Benn Steil’s and Manuel Hinds’s Money, Markets & Sovereignty is among the most impressive books that I’ve read in a long time. I quoted from it in an earlier post, and I’m sure that I’ll do so in several other posts — including this one:
Most wealth is created de novo in the process of applying ingenuity to comparatively worthless commodities, and the benefits flowing from consumers to providers in a free society bear no relation to any distributive or merit-based calculus. There can exist no principles of just conduct – which necessarily imply free choice – that would produce a pattern of wealth distribution which could also be called just. It is logically impossible to have a game in which both the actions of the players and the final score can be subject to rules of fairness. If it is unfair for one team to outscore another by more than a certain margin, the behavior of the players will have to be directed by the umpires. But if the players are to be free to act within rules of fair play, the outcome logically cannot be said to be unfair. Likewise, if citizens following all the rules of just conduct become wealthy, there is no basis on which to condemn the resulting distribution of wealth as “unjust.” If no one actually commits an injustice, then no moral principle can reconcile justice to individuals with social justice after the fact. Only in centrally directed social systems, such as the military, can social justice even make sense, as there are no rules of just conduct in settings where individuals are instructed what to do.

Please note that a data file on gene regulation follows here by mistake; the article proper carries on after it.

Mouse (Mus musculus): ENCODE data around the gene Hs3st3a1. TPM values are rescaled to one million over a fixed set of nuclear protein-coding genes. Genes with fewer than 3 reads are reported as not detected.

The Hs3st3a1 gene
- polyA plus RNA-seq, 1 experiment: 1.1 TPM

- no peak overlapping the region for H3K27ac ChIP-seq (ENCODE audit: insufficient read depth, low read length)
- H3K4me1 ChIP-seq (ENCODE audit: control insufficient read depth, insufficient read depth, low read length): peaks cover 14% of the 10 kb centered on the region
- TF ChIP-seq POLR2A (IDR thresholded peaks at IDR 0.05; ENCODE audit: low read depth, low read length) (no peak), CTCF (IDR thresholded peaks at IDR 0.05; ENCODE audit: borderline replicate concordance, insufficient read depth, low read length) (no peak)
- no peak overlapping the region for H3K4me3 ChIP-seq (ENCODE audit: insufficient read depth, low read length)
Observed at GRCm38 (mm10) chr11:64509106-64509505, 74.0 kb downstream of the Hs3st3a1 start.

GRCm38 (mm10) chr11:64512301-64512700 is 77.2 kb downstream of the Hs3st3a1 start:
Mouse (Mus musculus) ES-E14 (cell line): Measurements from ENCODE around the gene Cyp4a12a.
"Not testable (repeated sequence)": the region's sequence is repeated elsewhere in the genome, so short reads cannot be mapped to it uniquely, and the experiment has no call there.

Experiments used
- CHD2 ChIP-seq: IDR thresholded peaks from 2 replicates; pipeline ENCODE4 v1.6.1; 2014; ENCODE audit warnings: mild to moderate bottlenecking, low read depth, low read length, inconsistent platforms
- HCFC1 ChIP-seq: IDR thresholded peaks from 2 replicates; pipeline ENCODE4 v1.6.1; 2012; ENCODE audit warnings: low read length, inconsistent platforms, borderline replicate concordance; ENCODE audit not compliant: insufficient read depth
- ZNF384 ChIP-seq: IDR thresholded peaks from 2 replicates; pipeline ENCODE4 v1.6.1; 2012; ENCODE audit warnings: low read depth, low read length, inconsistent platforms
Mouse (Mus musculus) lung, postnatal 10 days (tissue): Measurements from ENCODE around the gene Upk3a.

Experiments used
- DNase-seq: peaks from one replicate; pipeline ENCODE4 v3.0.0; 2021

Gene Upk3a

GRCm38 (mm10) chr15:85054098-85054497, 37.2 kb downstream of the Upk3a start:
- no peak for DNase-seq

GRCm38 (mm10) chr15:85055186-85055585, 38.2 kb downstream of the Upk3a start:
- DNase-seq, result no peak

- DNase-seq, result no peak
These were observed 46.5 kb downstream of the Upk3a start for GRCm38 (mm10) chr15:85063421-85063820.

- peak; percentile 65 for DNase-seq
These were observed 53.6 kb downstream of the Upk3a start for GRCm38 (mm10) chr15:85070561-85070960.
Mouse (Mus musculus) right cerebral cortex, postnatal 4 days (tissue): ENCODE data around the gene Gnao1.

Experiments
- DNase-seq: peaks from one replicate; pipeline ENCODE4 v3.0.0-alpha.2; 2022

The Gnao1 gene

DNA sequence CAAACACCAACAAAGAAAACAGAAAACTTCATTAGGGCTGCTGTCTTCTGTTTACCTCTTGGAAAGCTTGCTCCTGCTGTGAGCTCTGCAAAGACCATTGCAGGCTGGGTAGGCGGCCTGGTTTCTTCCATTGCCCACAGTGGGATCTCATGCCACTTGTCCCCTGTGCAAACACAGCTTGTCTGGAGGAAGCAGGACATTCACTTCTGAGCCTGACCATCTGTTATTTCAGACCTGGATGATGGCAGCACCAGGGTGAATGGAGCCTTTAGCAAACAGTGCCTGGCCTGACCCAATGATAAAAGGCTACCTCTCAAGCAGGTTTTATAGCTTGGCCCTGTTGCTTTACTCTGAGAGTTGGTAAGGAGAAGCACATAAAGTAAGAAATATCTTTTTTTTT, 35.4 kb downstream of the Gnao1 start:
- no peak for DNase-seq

(From p. 53 of Steil and Hinds; original emphasis.)